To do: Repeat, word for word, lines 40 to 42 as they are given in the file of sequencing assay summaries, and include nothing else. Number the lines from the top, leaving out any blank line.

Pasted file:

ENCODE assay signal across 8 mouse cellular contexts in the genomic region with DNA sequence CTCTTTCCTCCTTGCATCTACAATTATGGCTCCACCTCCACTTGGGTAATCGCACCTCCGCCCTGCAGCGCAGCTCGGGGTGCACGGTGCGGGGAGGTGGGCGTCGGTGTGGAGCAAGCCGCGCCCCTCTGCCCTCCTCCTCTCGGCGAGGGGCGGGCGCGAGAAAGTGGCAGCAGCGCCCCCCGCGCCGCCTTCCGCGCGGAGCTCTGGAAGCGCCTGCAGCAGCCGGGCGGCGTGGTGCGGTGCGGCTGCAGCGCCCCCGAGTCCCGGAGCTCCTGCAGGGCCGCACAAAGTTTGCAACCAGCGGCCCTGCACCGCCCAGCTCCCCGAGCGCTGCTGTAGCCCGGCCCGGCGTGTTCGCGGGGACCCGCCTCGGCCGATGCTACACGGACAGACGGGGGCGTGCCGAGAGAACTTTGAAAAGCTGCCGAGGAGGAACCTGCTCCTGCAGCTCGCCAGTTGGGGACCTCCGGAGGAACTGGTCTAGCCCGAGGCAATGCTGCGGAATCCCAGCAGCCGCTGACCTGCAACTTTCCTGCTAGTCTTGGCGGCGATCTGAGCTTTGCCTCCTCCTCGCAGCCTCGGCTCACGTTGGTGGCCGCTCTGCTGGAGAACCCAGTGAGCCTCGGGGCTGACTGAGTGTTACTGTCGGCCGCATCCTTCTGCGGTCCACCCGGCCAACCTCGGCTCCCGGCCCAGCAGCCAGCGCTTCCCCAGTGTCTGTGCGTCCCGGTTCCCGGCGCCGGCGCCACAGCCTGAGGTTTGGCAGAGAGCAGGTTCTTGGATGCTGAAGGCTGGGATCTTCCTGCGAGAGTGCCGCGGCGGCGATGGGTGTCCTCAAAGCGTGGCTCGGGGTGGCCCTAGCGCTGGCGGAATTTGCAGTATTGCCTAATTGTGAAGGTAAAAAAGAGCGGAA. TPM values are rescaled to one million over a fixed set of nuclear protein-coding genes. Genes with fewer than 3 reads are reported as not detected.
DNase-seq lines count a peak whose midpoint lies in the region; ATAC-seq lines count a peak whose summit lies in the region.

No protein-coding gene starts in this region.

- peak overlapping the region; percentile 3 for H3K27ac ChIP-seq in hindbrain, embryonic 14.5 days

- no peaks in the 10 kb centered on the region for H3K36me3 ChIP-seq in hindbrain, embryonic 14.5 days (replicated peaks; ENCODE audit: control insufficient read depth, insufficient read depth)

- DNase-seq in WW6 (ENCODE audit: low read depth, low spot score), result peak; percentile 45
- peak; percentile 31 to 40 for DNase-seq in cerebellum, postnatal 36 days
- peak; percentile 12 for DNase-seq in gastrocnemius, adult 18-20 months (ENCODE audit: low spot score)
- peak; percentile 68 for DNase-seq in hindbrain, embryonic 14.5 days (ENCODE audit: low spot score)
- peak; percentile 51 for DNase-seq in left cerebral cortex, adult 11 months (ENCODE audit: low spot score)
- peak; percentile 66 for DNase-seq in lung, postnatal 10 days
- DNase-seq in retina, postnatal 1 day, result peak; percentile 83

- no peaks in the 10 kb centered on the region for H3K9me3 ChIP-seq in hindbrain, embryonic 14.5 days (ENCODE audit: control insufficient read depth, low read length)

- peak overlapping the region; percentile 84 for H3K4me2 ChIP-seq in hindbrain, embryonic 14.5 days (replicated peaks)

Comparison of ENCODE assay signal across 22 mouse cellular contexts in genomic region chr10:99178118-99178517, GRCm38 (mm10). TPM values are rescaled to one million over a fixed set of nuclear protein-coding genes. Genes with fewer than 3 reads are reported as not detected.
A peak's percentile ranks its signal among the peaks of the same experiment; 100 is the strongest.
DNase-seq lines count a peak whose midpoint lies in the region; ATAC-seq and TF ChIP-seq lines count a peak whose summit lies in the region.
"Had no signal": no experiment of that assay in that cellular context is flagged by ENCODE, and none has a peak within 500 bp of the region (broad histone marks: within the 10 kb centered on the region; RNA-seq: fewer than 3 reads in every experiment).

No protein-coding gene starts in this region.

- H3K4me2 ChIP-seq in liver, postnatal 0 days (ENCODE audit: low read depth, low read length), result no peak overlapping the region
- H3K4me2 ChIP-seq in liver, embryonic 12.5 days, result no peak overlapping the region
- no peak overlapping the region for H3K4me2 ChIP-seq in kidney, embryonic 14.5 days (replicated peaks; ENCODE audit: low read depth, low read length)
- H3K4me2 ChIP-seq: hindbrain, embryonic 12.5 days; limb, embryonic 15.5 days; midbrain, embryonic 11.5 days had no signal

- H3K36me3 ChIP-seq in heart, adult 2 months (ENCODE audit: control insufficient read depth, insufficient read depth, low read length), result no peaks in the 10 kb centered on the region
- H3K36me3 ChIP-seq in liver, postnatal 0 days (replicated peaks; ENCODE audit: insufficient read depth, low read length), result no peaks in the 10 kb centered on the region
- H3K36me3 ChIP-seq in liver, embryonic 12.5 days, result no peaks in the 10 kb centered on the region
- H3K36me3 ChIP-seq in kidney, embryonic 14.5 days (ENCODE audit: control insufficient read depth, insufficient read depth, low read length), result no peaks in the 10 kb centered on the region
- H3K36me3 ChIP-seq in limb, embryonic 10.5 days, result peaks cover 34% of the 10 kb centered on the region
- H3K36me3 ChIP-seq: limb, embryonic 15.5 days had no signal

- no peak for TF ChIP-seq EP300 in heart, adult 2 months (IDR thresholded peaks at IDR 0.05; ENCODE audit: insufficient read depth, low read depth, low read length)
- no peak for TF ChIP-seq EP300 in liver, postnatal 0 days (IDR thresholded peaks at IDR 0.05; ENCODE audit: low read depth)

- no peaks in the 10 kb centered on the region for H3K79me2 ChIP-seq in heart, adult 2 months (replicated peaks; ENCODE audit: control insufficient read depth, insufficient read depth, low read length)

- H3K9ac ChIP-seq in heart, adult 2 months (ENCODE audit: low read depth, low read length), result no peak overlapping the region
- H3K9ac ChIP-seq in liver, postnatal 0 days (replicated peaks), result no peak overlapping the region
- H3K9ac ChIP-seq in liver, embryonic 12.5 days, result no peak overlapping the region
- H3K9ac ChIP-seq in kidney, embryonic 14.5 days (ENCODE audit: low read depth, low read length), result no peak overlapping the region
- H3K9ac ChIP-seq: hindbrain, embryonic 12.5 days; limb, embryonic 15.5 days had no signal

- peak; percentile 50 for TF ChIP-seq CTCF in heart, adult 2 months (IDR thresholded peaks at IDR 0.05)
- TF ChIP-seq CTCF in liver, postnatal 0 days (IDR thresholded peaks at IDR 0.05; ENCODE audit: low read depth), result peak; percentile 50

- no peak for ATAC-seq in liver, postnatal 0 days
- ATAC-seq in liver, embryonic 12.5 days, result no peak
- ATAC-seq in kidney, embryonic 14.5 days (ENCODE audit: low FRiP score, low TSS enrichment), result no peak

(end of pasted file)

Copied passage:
- no peak for ATAC-seq in liver, postnatal 0 days
- ATAC-seq in liver, embryonic 12.5 days, result no peak
- ATAC-seq in kidney, embryonic 14.5 days (ENCODE audit: low FRiP score, low TSS enrichment), result no peak